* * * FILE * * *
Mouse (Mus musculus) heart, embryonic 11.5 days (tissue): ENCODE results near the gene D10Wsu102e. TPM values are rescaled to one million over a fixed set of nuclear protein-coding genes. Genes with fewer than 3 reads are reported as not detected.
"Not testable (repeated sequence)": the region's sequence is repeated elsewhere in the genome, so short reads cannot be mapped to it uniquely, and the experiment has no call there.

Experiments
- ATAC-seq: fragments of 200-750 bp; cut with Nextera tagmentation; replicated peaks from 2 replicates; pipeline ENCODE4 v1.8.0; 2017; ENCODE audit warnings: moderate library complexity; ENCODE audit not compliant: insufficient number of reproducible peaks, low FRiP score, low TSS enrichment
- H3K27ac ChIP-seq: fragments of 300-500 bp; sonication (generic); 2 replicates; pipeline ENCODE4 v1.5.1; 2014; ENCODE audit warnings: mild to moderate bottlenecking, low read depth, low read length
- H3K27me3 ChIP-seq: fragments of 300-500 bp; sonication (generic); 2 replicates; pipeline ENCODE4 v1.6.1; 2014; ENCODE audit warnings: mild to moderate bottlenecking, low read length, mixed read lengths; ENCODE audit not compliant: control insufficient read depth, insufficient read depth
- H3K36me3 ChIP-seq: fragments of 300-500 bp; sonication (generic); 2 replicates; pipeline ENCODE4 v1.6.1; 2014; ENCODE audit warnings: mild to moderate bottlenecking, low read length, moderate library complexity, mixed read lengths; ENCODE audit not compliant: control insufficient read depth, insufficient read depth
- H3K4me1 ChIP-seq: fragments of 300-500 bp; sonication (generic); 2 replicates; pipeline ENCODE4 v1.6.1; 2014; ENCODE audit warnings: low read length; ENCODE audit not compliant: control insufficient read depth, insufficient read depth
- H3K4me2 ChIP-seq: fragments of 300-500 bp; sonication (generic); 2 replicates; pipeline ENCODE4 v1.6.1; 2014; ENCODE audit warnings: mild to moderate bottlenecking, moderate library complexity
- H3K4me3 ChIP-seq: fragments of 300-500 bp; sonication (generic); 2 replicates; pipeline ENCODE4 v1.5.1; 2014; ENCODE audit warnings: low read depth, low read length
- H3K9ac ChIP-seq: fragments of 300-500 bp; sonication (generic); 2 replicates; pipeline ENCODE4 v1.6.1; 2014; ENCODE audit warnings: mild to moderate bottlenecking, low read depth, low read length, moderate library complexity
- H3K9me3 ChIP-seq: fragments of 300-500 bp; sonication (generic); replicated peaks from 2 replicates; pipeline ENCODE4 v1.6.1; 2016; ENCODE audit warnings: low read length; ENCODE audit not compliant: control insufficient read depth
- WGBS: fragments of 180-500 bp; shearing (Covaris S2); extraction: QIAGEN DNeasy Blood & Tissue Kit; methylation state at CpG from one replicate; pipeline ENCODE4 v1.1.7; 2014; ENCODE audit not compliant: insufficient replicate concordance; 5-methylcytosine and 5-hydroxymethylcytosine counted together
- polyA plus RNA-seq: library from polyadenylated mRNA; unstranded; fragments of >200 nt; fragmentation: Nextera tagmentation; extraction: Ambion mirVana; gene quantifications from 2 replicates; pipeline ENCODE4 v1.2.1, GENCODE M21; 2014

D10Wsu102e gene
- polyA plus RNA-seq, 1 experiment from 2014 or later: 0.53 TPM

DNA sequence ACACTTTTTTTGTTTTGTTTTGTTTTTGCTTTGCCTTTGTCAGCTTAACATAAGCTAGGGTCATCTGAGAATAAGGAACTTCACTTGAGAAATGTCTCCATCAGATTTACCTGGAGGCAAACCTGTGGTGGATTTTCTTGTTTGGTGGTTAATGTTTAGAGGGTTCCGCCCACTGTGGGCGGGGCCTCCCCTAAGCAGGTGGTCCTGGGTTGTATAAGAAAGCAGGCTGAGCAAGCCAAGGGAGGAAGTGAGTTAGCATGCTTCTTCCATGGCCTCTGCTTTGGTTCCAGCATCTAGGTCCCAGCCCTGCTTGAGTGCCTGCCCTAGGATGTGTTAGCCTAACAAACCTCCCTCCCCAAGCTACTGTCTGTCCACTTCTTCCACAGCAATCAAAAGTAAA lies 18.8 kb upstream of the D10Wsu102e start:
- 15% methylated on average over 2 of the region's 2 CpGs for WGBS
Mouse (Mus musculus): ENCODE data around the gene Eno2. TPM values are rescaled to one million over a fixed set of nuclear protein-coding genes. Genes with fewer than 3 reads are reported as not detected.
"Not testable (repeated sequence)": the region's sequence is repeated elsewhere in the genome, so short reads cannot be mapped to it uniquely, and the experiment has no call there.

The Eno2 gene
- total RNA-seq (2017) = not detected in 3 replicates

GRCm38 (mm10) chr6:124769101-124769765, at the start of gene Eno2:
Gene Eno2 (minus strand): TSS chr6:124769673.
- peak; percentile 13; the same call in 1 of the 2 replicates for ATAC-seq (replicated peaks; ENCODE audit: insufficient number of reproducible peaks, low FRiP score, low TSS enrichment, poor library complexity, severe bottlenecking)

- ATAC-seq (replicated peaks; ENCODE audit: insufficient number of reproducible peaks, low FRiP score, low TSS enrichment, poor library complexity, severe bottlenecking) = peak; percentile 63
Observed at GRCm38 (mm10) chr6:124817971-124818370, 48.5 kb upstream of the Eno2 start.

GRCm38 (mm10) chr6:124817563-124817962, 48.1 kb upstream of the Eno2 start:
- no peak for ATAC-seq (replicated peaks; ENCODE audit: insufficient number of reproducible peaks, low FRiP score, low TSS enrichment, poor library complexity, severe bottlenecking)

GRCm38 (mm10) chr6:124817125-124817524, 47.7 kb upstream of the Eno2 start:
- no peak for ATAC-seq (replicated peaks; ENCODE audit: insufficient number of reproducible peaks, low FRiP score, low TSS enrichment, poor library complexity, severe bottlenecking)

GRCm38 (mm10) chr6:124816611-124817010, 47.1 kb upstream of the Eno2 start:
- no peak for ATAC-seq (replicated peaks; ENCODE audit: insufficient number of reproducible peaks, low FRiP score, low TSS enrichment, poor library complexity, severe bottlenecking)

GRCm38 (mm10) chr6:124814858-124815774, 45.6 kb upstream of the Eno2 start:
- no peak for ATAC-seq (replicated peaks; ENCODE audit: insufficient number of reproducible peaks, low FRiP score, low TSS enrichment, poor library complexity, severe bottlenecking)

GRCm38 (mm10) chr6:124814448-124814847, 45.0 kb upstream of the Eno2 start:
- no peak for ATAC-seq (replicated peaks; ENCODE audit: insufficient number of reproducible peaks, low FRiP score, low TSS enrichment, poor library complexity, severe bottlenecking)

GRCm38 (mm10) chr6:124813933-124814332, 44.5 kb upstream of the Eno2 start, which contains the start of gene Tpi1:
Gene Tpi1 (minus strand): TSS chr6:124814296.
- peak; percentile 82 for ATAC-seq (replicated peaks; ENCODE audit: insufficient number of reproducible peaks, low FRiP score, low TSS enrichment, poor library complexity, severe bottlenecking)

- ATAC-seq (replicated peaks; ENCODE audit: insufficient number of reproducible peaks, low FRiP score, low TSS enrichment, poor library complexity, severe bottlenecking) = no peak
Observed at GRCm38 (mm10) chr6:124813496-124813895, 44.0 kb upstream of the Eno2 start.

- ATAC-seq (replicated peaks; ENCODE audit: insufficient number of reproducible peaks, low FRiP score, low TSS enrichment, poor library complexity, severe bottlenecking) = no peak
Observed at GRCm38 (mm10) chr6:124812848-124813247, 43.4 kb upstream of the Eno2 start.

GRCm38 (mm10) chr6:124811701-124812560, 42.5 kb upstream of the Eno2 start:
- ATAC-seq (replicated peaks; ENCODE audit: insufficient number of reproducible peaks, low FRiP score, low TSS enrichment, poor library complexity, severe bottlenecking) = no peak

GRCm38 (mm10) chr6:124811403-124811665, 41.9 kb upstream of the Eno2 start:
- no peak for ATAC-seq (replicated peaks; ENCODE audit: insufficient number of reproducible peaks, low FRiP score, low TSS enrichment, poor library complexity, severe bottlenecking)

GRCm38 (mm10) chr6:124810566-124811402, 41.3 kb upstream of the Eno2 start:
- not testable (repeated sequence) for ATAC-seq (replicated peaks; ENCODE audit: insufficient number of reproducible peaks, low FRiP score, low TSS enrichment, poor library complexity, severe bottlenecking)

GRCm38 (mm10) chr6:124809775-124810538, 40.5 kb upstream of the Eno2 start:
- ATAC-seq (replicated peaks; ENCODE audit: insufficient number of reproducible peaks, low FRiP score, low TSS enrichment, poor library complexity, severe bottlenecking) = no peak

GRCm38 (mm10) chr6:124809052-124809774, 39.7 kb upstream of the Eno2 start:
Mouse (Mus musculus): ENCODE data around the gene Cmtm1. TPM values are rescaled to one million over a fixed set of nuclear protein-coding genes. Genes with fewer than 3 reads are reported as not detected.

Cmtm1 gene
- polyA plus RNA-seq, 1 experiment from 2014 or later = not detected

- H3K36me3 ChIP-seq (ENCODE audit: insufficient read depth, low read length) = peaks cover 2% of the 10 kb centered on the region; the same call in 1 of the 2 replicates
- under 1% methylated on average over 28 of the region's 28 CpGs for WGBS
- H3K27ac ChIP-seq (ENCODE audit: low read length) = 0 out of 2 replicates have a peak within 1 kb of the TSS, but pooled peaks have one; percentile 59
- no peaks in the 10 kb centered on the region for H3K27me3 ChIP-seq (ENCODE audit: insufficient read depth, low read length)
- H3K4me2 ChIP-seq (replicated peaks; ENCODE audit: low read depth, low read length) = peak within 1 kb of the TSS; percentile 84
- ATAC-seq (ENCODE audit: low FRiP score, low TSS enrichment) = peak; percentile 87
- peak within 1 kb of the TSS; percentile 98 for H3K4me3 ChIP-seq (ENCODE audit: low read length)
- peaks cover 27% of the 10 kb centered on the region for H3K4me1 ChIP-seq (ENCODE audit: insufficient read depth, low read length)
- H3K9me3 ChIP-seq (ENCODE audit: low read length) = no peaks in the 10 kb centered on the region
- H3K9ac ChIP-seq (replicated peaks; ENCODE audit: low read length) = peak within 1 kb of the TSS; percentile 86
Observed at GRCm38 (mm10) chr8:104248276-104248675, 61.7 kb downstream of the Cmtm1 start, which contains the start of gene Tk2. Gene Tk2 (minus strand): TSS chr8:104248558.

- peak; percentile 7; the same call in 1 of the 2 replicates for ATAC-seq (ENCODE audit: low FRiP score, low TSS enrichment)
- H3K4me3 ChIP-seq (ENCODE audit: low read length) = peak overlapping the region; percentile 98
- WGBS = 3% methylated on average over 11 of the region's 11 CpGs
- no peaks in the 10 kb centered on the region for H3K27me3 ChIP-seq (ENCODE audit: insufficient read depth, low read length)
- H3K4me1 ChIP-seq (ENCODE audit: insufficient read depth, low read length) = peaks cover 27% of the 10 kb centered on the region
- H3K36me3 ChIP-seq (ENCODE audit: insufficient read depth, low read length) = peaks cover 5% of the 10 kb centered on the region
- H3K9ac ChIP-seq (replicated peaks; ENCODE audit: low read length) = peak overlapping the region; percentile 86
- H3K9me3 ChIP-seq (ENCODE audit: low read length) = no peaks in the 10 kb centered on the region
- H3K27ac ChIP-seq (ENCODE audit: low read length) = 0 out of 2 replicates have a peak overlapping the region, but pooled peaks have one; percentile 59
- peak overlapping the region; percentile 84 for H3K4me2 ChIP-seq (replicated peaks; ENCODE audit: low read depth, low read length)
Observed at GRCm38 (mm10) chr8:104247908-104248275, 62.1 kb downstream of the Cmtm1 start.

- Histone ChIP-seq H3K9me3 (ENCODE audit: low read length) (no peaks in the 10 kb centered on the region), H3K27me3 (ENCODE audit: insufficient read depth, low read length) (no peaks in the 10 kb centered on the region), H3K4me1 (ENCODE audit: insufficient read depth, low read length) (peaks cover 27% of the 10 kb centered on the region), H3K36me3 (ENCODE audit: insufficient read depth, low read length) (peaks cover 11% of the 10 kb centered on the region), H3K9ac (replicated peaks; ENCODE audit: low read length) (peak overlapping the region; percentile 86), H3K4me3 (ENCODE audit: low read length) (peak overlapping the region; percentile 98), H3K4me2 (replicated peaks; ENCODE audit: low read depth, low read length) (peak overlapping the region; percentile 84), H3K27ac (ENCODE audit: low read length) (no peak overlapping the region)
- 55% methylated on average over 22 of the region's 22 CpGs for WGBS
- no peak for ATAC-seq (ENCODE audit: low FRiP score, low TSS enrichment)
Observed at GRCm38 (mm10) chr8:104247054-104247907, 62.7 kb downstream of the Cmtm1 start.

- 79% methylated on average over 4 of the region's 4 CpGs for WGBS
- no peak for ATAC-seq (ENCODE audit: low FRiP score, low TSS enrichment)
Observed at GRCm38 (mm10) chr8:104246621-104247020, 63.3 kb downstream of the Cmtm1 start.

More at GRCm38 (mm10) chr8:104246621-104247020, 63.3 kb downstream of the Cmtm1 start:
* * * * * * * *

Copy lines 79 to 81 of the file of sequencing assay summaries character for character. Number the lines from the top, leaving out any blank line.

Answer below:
- Histone ChIP-seq H3K9me3 (ENCODE audit: low read length) (no peaks in the 10 kb centered on the region), H3K27me3 (ENCODE audit: insufficient read depth, low read length) (no peaks in the 10 kb centered on the region), H3K4me1 (ENCODE audit: insufficient read depth, low read length) (peaks cover 27% of the 10 kb centered on the region), H3K36me3 (ENCODE audit: insufficient read depth, low read length) (peaks cover 11% of the 10 kb centered on the region), H3K9ac (replicated peaks; ENCODE audit: low read length) (peak overlapping the region; percentile 86), H3K4me3 (ENCODE audit: low read length) (peak overlapping the region; percentile 98), H3K4me2 (replicated peaks; ENCODE audit: low read depth, low read length) (peak overlapping the region; percentile 84), H3K27ac (ENCODE audit: low read length) (no peak overlapping the region)
- 55% methylated on average over 22 of the region's 22 CpGs for WGBS
- no peak for ATAC-seq (ENCODE audit: low FRiP score, low TSS enrichment)